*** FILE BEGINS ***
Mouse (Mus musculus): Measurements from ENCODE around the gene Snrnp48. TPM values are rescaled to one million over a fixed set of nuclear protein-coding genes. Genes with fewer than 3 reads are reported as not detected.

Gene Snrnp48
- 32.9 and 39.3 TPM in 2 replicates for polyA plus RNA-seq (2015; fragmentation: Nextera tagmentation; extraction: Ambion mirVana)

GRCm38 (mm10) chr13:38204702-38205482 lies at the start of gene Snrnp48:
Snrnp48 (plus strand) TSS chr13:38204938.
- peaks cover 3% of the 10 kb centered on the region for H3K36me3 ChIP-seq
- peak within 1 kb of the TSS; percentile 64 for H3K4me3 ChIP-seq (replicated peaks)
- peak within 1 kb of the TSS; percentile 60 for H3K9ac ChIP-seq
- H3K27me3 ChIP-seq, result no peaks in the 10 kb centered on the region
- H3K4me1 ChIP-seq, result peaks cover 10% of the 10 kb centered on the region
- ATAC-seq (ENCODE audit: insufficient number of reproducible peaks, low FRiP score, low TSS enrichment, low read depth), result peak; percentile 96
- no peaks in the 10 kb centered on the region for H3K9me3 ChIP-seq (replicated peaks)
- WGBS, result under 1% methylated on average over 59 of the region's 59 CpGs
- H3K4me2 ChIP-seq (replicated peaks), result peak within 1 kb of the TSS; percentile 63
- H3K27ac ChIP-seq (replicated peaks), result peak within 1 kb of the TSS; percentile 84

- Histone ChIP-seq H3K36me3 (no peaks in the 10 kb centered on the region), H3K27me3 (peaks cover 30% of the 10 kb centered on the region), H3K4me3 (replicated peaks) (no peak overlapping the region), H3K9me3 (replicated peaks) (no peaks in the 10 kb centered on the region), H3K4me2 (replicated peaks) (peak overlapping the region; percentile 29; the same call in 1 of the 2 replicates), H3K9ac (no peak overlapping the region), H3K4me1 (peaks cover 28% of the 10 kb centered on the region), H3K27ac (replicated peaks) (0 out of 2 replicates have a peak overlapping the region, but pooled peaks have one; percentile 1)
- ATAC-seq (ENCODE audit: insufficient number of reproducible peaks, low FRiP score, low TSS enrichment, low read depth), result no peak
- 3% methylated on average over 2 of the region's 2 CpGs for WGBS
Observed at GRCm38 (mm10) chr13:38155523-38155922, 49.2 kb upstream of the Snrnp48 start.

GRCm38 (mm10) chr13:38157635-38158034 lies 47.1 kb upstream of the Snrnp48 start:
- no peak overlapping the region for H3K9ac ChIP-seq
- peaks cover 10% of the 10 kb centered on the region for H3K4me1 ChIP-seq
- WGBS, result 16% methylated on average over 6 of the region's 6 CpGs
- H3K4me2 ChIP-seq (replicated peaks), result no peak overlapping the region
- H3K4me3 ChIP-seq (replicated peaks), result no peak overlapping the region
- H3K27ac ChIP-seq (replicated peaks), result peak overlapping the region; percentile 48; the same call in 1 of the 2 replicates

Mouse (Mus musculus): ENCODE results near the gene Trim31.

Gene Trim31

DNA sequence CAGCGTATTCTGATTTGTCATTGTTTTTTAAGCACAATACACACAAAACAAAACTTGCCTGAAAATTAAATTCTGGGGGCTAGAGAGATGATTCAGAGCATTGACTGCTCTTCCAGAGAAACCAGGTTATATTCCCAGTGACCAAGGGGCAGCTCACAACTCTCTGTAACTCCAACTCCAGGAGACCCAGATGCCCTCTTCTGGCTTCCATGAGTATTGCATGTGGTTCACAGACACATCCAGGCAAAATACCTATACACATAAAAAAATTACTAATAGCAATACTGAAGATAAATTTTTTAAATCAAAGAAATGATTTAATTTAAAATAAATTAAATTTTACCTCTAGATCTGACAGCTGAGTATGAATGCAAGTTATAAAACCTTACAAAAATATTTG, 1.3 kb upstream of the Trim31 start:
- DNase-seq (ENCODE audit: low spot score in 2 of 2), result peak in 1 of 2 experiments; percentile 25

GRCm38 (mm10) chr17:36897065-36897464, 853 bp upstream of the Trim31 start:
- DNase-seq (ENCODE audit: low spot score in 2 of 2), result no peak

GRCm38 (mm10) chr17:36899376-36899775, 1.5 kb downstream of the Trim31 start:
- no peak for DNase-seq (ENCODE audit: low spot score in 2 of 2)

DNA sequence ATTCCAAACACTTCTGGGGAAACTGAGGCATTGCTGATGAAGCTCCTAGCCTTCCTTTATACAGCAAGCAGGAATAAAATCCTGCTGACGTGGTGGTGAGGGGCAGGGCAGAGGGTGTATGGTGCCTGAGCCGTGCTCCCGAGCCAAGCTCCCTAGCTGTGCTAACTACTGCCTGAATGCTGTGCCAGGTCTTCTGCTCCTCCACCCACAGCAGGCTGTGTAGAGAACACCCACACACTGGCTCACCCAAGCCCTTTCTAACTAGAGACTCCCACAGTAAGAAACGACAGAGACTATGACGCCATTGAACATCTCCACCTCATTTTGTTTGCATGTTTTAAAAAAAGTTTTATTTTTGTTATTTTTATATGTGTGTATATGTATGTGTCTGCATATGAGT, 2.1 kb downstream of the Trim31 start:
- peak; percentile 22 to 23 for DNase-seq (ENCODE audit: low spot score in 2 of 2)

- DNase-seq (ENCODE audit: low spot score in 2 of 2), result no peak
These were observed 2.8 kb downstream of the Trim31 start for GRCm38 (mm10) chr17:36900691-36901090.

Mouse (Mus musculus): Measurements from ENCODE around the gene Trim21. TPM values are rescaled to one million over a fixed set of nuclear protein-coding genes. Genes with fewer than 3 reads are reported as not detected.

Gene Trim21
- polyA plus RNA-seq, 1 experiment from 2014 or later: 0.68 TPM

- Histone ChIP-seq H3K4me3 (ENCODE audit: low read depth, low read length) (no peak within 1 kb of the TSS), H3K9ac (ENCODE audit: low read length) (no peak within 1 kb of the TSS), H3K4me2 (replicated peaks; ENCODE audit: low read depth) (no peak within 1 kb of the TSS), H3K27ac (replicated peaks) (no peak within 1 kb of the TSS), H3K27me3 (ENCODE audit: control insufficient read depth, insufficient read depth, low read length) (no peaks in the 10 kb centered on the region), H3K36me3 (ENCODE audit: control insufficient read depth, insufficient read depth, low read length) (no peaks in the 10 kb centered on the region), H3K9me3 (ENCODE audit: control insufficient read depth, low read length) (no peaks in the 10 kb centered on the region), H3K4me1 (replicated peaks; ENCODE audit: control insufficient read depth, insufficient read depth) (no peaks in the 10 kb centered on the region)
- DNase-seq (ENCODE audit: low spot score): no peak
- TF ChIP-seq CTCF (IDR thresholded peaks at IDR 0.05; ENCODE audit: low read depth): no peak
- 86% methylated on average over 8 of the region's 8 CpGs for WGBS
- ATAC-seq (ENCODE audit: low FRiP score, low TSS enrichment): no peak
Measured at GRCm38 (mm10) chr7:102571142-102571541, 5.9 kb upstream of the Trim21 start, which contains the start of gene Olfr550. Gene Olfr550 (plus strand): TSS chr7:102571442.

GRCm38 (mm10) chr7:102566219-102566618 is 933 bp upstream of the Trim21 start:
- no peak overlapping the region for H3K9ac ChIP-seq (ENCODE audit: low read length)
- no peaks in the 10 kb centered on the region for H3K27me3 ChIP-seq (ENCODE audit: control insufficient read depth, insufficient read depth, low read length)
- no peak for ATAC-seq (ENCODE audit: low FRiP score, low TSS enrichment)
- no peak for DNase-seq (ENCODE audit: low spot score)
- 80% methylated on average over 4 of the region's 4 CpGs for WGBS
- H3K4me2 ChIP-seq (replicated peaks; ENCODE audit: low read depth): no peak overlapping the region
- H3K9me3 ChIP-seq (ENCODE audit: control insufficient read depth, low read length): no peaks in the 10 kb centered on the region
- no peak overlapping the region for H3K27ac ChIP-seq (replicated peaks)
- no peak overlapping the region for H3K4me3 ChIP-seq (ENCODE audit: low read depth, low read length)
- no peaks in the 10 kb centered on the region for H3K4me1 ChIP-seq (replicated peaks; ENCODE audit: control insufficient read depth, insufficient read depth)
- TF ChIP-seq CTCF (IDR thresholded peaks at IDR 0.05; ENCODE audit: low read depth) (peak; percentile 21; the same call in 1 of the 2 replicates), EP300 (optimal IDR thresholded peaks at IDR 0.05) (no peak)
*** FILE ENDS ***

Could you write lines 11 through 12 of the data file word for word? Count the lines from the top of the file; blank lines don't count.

- ATAC-seq (ENCODE audit: insufficient number of reproducible peaks, low FRiP score, low TSS enrichment, low read depth), result peak; percentile 96
- no peaks in the 10 kb centered on the region for H3K9me3 ChIP-seq (replicated peaks)